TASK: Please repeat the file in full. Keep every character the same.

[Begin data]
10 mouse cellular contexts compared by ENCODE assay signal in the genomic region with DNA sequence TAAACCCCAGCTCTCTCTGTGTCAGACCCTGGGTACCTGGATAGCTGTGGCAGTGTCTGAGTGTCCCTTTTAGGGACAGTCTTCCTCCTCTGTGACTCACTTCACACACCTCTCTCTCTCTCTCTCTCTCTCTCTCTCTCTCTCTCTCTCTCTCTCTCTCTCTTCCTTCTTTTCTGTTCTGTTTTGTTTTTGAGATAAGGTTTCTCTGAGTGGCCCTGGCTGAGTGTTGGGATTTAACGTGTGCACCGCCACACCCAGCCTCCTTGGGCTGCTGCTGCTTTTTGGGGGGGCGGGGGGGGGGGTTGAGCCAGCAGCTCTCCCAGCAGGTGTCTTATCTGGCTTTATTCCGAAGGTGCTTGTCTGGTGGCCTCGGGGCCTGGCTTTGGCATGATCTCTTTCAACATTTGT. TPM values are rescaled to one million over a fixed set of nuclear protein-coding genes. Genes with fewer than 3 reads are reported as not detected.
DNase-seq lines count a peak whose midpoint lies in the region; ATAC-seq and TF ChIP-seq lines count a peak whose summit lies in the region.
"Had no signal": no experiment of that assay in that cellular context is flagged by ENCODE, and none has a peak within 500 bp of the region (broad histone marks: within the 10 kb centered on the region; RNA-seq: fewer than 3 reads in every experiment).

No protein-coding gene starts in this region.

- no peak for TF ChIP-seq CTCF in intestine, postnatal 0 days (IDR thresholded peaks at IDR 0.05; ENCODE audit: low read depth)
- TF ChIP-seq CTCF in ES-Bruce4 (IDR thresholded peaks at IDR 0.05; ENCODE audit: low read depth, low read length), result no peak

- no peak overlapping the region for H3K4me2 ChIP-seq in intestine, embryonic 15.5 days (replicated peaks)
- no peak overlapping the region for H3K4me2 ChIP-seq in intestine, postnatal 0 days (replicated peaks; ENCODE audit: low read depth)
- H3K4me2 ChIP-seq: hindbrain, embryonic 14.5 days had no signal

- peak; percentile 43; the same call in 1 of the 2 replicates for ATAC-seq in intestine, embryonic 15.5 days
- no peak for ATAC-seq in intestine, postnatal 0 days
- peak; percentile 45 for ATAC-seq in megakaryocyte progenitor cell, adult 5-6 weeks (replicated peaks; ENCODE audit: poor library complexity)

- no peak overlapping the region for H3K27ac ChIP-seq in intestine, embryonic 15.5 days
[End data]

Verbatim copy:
10 mouse cellular contexts compared by ENCODE assay signal in the genomic region with DNA sequence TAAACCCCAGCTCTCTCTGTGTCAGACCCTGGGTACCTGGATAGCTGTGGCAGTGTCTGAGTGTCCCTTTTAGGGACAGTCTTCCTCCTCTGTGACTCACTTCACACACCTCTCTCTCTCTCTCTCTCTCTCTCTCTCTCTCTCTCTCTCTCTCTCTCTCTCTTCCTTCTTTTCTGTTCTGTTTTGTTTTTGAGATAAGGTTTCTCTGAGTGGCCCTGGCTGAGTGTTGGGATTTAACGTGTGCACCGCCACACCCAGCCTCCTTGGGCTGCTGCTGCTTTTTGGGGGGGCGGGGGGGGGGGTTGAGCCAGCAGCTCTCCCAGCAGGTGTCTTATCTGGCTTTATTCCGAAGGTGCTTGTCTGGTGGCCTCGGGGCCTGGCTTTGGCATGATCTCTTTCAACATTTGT. TPM values are rescaled to one million over a fixed set of nuclear protein-coding genes. Genes with fewer than 3 reads are reported as not detected.
DNase-seq lines count a peak whose midpoint lies in the region; ATAC-seq and TF ChIP-seq lines count a peak whose summit lies in the region.
"Had no signal": no experiment of that assay in that cellular context is flagged by ENCODE, and none has a peak within 500 bp of the region (broad histone marks: within the 10 kb centered on the region; RNA-seq: fewer than 3 reads in every experiment).

No protein-coding gene starts in this region.

- no peak for TF ChIP-seq CTCF in intestine, postnatal 0 days (IDR thresholded peaks at IDR 0.05; ENCODE audit: low read depth)
- TF ChIP-seq CTCF in ES-Bruce4 (IDR thresholded peaks at IDR 0.05; ENCODE audit: low read depth, low read length), result no peak

- no peak overlapping the region for H3K4me2 ChIP-seq in intestine, embryonic 15.5 days (replicated peaks)
- no peak overlapping the region for H3K4me2 ChIP-seq in intestine, postnatal 0 days (replicated peaks; ENCODE audit: low read depth)
- H3K4me2 ChIP-seq: hindbrain, embryonic 14.5 days had no signal

- peak; percentile 43; the same call in 1 of the 2 replicates for ATAC-seq in intestine, embryonic 15.5 days
- no peak for ATAC-seq in intestine, postnatal 0 days
- peak; percentile 45 for ATAC-seq in megakaryocyte progenitor cell, adult 5-6 weeks (replicated peaks; ENCODE audit: poor library complexity)

- no peak overlapping the region for H3K27ac ChIP-seq in intestine, embryonic 15.5 days